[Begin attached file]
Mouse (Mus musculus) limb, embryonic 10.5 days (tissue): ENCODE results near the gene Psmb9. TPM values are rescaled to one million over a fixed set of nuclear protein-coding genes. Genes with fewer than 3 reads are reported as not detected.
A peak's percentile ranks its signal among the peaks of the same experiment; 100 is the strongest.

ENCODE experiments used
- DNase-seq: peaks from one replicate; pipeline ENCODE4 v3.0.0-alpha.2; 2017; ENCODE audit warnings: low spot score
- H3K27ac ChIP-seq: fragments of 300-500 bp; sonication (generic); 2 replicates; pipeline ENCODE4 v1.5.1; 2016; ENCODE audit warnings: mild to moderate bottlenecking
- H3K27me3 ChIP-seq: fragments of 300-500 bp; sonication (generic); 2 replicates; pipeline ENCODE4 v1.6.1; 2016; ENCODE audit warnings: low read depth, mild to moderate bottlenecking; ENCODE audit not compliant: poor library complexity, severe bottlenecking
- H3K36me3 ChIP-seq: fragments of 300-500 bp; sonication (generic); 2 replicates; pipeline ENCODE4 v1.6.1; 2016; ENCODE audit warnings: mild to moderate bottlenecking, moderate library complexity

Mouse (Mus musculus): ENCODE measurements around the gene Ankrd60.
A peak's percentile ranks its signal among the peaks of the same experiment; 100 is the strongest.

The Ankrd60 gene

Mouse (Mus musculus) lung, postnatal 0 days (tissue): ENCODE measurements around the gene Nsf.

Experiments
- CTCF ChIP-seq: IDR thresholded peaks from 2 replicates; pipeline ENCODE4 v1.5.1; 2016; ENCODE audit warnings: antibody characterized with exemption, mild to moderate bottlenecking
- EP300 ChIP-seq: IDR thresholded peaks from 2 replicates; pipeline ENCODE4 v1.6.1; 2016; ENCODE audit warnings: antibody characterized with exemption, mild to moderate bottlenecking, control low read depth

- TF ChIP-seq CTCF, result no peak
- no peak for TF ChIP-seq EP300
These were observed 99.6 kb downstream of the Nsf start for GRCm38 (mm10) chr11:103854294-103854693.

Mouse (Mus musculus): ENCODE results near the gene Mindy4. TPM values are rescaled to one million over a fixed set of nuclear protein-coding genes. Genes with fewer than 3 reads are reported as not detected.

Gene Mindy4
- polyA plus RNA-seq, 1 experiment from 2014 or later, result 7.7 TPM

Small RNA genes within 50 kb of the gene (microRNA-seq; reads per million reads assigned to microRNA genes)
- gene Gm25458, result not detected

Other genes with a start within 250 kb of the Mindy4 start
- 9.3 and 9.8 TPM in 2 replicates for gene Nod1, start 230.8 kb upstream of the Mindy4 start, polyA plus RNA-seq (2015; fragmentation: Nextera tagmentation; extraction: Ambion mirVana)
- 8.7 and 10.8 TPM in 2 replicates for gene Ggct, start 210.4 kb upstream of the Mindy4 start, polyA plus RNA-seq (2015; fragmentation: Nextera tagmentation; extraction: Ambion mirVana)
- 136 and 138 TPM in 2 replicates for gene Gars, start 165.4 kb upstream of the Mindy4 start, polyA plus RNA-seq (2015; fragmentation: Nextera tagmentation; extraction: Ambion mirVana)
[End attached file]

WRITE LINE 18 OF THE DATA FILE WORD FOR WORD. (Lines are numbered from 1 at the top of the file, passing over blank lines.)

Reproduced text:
Mouse (Mus musculus): ENCODE results near the gene Mindy4. TPM values are rescaled to one million over a fixed set of nuclear protein-coding genes. Genes with fewer than 3 reads are reported as not detected.